Decision delayed on future of Crooked Lake School rinks

The Andover Parks and Recreation Commission April 4 delayed a decision on whether to close the hockey and skating rinks at Crooked Lake Elementary School.This is the second time that the commission has tabled action. It last put this issue on hold Feb. 21.

Crooked Lake School has one hockey rink (shown) and a separate free skating rink. The city of Andover may close these rinks starting next winter because of ongoing maintenance problems, but the youth hockey association is concerned about losing the warming house (shown), which the school owns and will continue using for storage. File photo by Eric Hagen

Crooked Lake School has one hockey rink (shown) and a separate free skating rink. The city of Andover may close these rinks starting next winter because of ongoing maintenance problems, but the youth hockey association is concerned about losing the warming house (shown), which the school owns and will continue using for storage. File photo by Eric Hagen

“I’m not prepared to close the rinks down unless we have another home for them,” said Commissioner Mark Miskowiec.

Todd Haas, assistant public works director, said the city has had problems with drainage and snow removal on the site for some time, so he is concerned about keeping this facility open another winter.

“It’s a struggle for the guys to maintain those rinks,” Haas said.

On the other hand, the Andover Huskies Youth Hockey Association Ice Director Mike Antilla would like the city to have a plan to replace the Crooked Lake School rinks and warming house at another park before closing them.

Rose Park or Fox Meadows Park are potential spots for a new hockey rink, Haas said, but the commission needs more time to evaluate the parks five-year capital improvement budget. Haas indicated that it would be difficult to get new permanent rinks and a warming house constructed at either of these parks in time for next winter. The city would first want to talk to the neighbors first and then there would be the review process through the parks commission and city council and then getting survey work done, permits pulled and city crews would have to find the time to build all this.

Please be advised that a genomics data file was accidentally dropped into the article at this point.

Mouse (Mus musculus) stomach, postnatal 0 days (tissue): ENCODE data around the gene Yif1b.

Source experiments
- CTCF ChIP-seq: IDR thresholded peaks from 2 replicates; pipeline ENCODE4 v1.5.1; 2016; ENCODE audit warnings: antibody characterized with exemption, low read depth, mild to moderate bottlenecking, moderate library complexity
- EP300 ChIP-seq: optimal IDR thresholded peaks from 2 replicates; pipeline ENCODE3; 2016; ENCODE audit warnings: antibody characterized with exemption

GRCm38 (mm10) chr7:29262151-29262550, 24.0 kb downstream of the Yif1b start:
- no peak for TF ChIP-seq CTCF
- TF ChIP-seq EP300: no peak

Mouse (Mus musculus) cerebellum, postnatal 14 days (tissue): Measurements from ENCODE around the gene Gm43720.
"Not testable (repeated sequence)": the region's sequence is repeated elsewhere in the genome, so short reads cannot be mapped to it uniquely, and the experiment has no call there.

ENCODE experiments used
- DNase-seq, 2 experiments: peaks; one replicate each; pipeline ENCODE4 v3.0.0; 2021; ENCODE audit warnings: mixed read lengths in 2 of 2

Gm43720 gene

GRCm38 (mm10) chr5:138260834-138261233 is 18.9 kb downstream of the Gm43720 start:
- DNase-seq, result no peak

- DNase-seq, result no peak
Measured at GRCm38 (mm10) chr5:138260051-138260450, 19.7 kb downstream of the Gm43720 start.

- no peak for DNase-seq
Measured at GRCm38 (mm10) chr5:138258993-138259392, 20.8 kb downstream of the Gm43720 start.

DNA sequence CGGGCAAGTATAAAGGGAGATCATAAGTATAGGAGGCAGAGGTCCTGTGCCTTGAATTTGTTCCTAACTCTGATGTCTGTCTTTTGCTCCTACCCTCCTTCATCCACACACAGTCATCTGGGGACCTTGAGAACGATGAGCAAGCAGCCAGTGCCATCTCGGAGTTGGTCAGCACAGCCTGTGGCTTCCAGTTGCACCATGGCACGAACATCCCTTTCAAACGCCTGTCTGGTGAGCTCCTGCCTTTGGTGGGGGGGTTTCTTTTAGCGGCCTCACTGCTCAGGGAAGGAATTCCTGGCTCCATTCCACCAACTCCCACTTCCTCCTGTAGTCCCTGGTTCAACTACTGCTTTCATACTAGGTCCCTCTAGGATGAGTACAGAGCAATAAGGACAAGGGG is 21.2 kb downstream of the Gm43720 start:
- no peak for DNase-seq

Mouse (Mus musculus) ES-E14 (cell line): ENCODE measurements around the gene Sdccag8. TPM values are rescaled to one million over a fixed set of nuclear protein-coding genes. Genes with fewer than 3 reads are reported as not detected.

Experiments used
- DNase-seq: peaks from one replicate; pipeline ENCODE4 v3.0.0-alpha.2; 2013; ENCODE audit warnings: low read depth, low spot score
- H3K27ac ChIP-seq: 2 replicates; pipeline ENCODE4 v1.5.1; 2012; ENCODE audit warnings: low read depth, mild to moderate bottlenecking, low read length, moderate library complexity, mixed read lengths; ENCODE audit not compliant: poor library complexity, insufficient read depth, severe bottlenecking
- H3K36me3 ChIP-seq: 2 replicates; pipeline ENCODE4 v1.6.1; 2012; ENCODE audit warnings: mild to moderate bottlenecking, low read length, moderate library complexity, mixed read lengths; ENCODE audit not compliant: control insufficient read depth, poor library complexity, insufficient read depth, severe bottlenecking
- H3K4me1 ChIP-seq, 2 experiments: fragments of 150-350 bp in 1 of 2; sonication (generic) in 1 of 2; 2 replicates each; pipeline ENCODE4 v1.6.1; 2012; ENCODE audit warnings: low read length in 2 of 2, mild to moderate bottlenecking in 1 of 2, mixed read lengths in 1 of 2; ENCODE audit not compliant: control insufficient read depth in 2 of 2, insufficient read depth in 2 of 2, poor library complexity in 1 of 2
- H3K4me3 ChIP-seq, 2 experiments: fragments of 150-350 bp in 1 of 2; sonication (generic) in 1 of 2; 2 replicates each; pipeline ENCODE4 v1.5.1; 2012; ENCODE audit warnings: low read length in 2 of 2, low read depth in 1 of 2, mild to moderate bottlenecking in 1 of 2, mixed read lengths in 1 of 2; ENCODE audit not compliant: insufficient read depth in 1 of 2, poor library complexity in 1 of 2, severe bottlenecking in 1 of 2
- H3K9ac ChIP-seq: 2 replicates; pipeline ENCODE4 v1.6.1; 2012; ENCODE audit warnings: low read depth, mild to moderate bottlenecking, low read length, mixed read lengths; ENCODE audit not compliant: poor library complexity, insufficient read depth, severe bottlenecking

Crooked Lake Elementary School opened in 1968 and once had a sewer settling pond surrounded by a chain link fence next to it. Wayne and Rosie Davis, who still near live the school, were on the school’s parent-teacher organization (PTO) when it started fundraising for a skating area and warming house in the early 1980s, Wayne said.

Wayne said he and another neighbor maintained the rinks for a couple more years before the city’s public works crews agreed to take over.

There was talk about closing the rinks a few years ago and there were fewer rinks in the city then. The city in recent years built two new hockey rinks and a warming house just west of Andover City Hall. It also kept two rinks at Hawk Ridge Park that it once considered scrapping until the neighborhood asked the council not to close them.

Hawk Ridge Park is currently not leased by the Andover Huskies Youth Hockey Association and it could be a temporary location the association uses, Haas said.

The problem with that site and with the Prairie Knoll Park rink the association also uses is there are no accompanying warming houses, only small trailers.

While hockey association president Mark Chevalier told the city in a Feb. 21 email that his board understands the challenges the city faces with ice quality at Crooked Lake school, losing a warming house would be a significant issue. The rinks west of city hall are the only other location that has a warming house with an actual foundation.

Crooked Lake School owns the warming house and would keep it for storage, according to Principal Cheryl Kortuem. Losing the rinks themselves was not a huge issue for the school because the students do not have time to use them during recess, she noted.

Eric Hagen is at eric.hagen@ecm-inc.com

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